this motion, we accept his facts as true and find that Davis has adequately demonstrated that a jury could rule that the retraining requirement was a pretext for discriminating against him on the basis of his sex. For this reason, we deny summary judgment on Count One.
II. Sex Harassment under Title VII and the PHRA
In 1986, the Supreme Court recognized "hostile environment" sexual harassment as a violation of Title VII. Meritor Sav. Bank v. Vinson, 477 U.S. 57, 106 S. Ct. 2399, 91 L. Ed. 2d 49 (1986). It held that a plaintiff can show a Title VII violation by showing that "discrimination based on sex has created a hostile or abusive work environment." Id. A plaintiff can show such an environment with evidence that (1) the employee suffered intentional discrimination because of his sex, (2) the discrimination was pervasive and regular, (3) the discrimination detrimentally affected the plaintiff, (4) the discrimination would detrimentally affect a reasonable person of the same sex in that position and (5) there is respondeat superior liability. Spain v. Gallegos, 26 F.3d 439, 447 (3d Cir. 1994). We shall address each element in turn.
1. Intentional Discrimination Based on Sex
Sheraton makes the same arguments as above why Davis cannot show discrimination based on his sex. It maintains that, at most, the red bag incident is discrimination based on gender. It also argues that the singling-out episode does not show discrimination based on sex because an un-reprimanded man was also in the group.
Davis asserts that he has shown discrimination based on sex when those incidents are viewed in the light of the background circumstances of discrimination. Given this background, we find that there is at least an issue of fact as to whether Davis was discriminated against on the basis of his sex.
2. Discrimination was Pervasive and Regular
Sheraton contests this element on the ground that only two incidents of discrimination are alleged in Davis's complaint, the red bag incident and the singling-out incident. Two occurrences, it argues, do not rise to the level of pervasive and regular discrimination.
Davis argues, in contrast, that his female co-workers called him Rochelle for a week before he convinced them to stop. According to Davis, when this is combined with the background circumstances, an environment pervaded by discrimination against men is seen. We, however, do not see such an environment. Plaintiff has provided this Court with evidence of several discreet incidents, none of which are related to each other. Even if we accepted the Rochelle comments as sex-based discrimination, one week of allegedly offensive comments does not rise to the level of a hostile environment workplace. In Harris v. Forklift Sys., Inc., 114 S. Ct. 367, 126 L. Ed. 2d 295 (1993), the Supreme Court held that whether an environment is hostile can only be determined by "looking at all the circumstances." Id. at 371. It instructed courts to look at "the frequency of the discriminatory conduct; its severity; whether it is physically threatening or humiliating, or a mere offensive utterance." Id. (emphasis added). We find that given the totality of the circumstances, Davis has not presented evidence that raises a question of fact as to the pervasiveness or regularity of the discrimination he allegedly suffered.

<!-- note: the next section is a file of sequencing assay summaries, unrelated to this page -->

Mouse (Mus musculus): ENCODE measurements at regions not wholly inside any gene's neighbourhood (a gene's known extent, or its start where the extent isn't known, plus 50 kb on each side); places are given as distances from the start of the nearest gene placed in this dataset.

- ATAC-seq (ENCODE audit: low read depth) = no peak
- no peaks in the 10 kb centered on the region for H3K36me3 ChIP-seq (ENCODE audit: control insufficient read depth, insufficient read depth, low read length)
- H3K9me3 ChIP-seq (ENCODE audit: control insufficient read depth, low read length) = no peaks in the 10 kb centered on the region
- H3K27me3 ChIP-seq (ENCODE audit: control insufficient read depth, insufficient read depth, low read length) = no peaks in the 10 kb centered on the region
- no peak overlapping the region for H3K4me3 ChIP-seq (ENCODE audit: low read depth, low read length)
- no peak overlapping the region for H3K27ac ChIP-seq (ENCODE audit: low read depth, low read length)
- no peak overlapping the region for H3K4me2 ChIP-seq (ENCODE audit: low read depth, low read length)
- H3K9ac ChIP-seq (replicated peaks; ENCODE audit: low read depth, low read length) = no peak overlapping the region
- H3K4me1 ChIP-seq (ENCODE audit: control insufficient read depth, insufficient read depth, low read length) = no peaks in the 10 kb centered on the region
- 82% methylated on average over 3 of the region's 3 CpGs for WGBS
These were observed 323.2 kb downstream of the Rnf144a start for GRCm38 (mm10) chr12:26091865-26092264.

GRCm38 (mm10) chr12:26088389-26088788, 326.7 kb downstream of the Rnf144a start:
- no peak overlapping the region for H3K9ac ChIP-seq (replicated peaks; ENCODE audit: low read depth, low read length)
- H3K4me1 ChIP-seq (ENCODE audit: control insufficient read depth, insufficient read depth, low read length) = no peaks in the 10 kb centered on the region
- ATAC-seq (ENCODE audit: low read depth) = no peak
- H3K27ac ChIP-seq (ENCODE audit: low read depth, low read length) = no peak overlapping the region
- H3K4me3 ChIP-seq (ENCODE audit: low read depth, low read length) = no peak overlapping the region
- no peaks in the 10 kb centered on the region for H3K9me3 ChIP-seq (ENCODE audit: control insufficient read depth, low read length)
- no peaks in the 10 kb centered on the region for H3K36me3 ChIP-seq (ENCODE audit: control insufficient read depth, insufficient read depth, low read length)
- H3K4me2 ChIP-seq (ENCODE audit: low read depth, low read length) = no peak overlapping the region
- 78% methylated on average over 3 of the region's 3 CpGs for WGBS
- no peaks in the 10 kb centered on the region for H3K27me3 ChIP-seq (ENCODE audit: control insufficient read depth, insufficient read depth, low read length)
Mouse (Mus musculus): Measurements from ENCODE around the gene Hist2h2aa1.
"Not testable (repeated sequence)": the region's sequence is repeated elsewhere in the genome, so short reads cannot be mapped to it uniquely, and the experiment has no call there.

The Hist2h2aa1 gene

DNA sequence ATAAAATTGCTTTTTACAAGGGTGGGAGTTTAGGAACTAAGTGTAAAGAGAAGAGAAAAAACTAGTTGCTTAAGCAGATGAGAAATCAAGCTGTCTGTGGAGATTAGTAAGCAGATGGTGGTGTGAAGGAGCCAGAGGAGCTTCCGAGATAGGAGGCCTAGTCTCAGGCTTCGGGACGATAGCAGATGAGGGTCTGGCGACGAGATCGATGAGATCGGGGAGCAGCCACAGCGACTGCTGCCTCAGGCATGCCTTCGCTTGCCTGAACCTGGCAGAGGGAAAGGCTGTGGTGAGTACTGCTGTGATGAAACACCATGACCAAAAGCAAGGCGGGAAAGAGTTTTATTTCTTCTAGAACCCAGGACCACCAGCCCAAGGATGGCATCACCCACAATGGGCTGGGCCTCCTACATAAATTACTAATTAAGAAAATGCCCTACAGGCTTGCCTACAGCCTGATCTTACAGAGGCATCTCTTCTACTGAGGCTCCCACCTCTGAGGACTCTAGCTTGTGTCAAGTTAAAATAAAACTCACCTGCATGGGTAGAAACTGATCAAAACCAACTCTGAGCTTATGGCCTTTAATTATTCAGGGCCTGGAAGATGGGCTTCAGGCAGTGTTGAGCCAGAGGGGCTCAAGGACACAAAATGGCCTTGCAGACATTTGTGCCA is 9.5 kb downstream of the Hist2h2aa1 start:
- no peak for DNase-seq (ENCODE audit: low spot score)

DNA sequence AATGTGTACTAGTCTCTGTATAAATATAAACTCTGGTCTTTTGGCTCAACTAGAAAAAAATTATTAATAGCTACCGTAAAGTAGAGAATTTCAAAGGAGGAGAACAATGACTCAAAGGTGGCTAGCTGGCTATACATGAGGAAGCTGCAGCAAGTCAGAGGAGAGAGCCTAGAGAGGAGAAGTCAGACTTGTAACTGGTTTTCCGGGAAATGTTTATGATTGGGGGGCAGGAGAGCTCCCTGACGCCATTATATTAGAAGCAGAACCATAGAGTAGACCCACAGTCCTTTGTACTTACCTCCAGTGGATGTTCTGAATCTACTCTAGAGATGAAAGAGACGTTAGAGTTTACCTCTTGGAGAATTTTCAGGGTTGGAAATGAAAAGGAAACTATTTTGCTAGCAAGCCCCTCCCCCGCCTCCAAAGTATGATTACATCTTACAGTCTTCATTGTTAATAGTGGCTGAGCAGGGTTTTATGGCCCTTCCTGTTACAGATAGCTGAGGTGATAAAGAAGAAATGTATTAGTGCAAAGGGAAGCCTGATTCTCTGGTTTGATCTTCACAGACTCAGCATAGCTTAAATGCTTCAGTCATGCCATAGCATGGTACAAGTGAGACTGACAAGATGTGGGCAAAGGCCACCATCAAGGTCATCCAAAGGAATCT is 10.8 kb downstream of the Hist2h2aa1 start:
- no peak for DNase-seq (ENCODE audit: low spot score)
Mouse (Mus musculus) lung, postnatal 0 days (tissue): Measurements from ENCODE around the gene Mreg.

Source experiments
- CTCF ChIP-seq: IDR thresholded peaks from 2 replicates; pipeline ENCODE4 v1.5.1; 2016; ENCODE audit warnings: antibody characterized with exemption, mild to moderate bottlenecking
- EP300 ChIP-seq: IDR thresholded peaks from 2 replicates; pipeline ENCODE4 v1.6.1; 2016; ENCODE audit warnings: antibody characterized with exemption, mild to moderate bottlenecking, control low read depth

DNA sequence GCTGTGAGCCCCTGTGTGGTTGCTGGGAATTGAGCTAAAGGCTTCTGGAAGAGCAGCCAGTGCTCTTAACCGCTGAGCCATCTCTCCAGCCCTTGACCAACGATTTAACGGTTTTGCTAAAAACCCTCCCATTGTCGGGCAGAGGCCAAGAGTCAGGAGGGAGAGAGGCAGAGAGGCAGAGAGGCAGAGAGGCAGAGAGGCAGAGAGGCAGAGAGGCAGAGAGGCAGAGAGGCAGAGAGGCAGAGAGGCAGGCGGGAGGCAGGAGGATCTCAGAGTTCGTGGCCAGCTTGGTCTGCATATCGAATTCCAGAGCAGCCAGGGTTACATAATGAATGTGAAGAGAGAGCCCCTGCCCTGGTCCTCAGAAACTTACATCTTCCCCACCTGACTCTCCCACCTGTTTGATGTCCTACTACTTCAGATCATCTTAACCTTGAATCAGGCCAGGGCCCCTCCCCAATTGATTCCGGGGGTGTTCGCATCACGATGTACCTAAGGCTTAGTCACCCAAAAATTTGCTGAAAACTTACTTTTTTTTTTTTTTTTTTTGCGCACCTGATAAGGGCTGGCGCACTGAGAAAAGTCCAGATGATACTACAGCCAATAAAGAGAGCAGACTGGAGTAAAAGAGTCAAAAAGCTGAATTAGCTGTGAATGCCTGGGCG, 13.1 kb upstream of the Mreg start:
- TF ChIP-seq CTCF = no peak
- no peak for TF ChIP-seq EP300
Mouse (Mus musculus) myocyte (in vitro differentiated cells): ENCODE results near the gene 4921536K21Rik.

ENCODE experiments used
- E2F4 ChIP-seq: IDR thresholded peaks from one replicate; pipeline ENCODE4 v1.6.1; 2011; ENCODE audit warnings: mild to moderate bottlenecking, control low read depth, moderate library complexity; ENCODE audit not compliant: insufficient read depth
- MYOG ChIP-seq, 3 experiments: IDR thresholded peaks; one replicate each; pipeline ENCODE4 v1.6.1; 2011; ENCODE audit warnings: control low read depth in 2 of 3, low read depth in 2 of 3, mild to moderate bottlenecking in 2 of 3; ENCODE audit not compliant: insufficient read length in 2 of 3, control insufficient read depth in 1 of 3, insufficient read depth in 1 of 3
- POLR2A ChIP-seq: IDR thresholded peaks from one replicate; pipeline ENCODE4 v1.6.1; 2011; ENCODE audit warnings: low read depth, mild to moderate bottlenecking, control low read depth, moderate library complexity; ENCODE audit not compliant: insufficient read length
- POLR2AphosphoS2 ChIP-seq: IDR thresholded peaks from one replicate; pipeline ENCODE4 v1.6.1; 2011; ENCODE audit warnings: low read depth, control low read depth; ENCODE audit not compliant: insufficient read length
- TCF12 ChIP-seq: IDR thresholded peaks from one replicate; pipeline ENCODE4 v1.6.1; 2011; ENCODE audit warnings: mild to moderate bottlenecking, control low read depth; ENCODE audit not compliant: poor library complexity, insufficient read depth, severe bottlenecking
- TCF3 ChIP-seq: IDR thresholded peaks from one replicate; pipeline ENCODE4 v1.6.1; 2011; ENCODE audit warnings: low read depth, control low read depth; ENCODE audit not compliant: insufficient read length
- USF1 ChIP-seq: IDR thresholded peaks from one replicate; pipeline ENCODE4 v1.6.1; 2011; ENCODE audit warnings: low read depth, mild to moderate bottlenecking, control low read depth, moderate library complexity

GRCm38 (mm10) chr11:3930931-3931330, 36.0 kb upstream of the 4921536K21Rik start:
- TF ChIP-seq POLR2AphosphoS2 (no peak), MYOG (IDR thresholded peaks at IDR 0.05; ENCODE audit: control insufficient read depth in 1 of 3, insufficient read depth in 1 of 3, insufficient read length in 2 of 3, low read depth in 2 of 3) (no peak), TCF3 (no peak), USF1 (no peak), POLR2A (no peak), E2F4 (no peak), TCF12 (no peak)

3. Detrimental Effect
Sheraton concedes that whether Davis was detrimentally affected and whether a reasonable man in his position would be detrimentally affected are questions of fact for the jury.
4. Respondeat Superior Liability
Sheraton contends that Davis has not shown that it is liable for any discrimination inflicted by Kellyman. Rather, it points to its sexual harassment policy, of which Davis concedes he was aware. Further, it argues that Davis only notified it of Kellyman's alleged harassment when he resigned so that it cannot be liable for any discrimination that took place until it received that notice.
Davis argues, though, that Kellyman, a supervisory agent of Sheraton, was aware of the discrimination. Furthermore, he argues that when he informed Harris of the discrimination she simply denied that Kellyman would have done those things and did not follow Sheraton's sexual harassment policy.
We find that there is a disputed issue of fact as to whether Sheraton had notice of Kellyman's alleged sexual harassment of Davis. It is possible that Sheraton should have been put on notice of problems in the GSA department when Davis was denied tuition reimbursement and when his raise was delayed for several months. Regardless of this finding, however, we still rule that summary judgment is appropriately granted on this claim due to our finding on the pervasive and regular prong. For this reason, Count Two shall be dismissed.
An appropriate Order follows.
AND NOW, this 18th day of December, 1995, upon consideration of Defendant's Motion for Summary Judgment and responses thereto, the Motion is hereby GRANTED in PART and DENIED in PART. The Motion is hereby GRANTED to the extent that summary judgment is hereby ENTERED in Defendant's favor on Count Two of Plaintiff's Complaint. The Motion is hereby DENIED with respect to Count One.
BY THE COURT:
J. CURTIS JOYNER, J.